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Bama Deer Farmer Staring At $750,000 Fine For Illegal Transport
If approved by the U.S. District Court, this will be the state's largest game violation fine ever.
By Mike Bolton
Posted Thursday October 5 2017, 10:28 AM
The U.S. Attorney’s Office in Birmingham charged Northport’s Lewis H. Skinner, 56, and his associate, 56-year-old Franklin Banks Loden, with transporting and receiving deer from out of state. The fine could be $750,000.
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In what is already well on its way of becoming the most expensive game violation in Alabama state history, a Sumter County deer-breeding farm owner and his associate have been charged by federal officials with transporting Indiana deer into Alabama.

The U.S. Attorney’s Office in Birmingham charged Northport’s Lewis H. Skinner, 56, and his associate, 56-year-old Franklin Banks Loden, with transporting and receiving the deer. Their actions violated both Alabama state laws and the federal Lacey Act, officials said.

While announcing the charges, federal prosecutors also said they are seeking approval in U.S. District Court for a plea agreement with Skinner and Loden. In that agreement, Skinner has agreed to pay $750,000 which includes $650,000 in restitution to the State of Alabama and a $100,000 fine. He will also surrender his Alabama Game Breeders License and has agreed not to participate in the commercial deer breeder industry ever again.

Alabama Conservation Law Enforcement officials said if approved by the court, the $750,000 fine and restitution would be by far the largest for a game violation in state history.

According to federal documents, Skinner owned and controlled Skinner Farms, a deer breeding business in Sumter County. Skinner had a deer breeder permit from the State of Alabama and was well aware that Alabama is a state that prohibits importing deer from other states, the charges stated.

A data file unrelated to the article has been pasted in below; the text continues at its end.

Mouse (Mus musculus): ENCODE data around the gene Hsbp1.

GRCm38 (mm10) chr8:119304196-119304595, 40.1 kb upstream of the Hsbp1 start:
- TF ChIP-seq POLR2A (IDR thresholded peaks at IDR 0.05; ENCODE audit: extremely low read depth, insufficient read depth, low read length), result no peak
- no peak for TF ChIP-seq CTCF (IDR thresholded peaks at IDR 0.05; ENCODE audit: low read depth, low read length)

Documents show that in November 2016, Loder, at Skinner’s direction, was transporting six captive-bred whitetail deer from Indiana to Skinner Farms in Sumter County when he was stopped by law enforcement in Tuscaloosa.

Investigators discovered that some of the illegally transported deer did not have the required identification for the Chronic Wasting Disease Herd Certification Program.

Alabama is a CWD-free state, and state officials have long feared that it could be brought here by unlawful transportation of deer from states that have the disease. There are 261 licensed game-breeders in the state.

CWD is a disease that affects the central nervous system of white-tailed deer. The disease causes lesions on the brain causing deer to display abnormal behavior, lose bodily functions and die. CWD is 100 percent fatal.

The disease has been documented in 23 U.S. states and has been found in both free-ranging and captive deer. It has been documented in free-ranging deer in Arkansas and captive deer in Texas, but never in Alabama or surrounding states.

“The illegal transport of deer from outside the State of Alabama by a licensed deer breeder motivated solely by profit places our entire whitetail deer herd at risk of this fatal disease,” Matt Weathers, Alabama’s chief of Conservation Law Enforcement, said in a prepared statement. “The charge and plea agreement in this case are evidence of the Wildlife and Freshwater Fisheries Division's steadfast dedication to protecting the wildlife resources of the State of Alabama.”
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